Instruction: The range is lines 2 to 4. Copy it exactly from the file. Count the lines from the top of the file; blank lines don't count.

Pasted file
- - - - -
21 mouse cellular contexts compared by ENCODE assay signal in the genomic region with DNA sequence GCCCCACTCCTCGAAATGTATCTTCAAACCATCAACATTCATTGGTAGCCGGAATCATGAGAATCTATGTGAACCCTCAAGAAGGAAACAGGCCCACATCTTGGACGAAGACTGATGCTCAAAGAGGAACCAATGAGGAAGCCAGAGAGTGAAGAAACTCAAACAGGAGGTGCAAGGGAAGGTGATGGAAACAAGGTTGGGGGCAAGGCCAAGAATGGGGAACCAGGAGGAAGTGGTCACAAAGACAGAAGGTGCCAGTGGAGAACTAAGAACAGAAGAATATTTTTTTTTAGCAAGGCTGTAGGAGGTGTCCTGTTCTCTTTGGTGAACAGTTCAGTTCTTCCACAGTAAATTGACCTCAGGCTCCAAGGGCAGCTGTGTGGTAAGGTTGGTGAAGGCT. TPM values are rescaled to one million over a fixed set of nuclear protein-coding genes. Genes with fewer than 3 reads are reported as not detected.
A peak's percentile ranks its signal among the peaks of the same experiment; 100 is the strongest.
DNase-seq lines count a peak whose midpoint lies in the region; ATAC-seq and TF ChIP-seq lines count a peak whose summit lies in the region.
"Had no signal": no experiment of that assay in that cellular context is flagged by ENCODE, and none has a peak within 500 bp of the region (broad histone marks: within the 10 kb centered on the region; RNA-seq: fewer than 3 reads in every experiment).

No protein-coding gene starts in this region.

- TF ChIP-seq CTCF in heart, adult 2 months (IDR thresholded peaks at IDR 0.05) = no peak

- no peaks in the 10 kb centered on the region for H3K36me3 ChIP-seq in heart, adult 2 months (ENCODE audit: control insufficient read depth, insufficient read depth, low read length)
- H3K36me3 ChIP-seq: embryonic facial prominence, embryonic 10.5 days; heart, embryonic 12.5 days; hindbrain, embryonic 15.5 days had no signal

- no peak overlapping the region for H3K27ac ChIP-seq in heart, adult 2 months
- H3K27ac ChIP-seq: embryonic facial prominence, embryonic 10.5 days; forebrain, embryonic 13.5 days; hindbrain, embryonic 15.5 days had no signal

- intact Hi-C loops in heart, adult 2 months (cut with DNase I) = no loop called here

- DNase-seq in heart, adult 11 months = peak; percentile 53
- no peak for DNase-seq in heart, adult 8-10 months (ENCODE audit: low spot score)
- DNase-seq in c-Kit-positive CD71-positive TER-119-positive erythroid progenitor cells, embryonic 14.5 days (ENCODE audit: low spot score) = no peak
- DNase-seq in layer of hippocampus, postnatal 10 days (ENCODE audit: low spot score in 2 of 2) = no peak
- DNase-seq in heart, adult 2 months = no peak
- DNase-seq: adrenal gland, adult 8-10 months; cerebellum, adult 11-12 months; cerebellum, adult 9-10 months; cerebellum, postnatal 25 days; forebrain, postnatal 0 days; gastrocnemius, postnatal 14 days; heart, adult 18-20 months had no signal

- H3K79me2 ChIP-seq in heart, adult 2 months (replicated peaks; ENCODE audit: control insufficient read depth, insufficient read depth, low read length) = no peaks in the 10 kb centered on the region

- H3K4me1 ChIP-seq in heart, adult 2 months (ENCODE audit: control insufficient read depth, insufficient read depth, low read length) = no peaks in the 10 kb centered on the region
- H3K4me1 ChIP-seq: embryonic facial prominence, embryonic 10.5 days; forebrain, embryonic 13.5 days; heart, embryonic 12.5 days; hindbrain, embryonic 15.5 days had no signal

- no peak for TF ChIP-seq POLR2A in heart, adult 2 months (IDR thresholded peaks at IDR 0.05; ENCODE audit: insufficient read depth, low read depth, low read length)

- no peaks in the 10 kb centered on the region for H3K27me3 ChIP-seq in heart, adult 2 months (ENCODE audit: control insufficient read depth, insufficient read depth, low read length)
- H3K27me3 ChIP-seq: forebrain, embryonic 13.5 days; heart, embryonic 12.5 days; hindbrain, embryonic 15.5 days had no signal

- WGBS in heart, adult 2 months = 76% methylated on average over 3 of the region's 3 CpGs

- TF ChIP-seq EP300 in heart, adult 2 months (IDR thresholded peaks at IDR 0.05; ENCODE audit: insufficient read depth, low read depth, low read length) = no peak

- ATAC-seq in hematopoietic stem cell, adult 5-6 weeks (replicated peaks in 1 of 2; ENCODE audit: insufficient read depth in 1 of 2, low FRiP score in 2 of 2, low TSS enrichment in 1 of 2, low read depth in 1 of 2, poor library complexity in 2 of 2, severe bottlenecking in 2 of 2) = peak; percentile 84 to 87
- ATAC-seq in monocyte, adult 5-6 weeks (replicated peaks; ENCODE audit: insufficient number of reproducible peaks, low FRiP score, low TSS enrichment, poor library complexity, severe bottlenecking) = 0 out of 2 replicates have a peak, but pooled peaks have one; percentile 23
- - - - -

A peak's percentile ranks its signal among the peaks of the same experiment; 100 is the strongest.
DNase-seq lines count a peak whose midpoint lies in the region; ATAC-seq and TF ChIP-seq lines count a peak whose summit lies in the region.
"Had no signal": no experiment of that assay in that cellular context is flagged by ENCODE, and none has a peak within 500 bp of the region (broad histone marks: within the 10 kb centered on the region; RNA-seq: fewer than 3 reads in every experiment).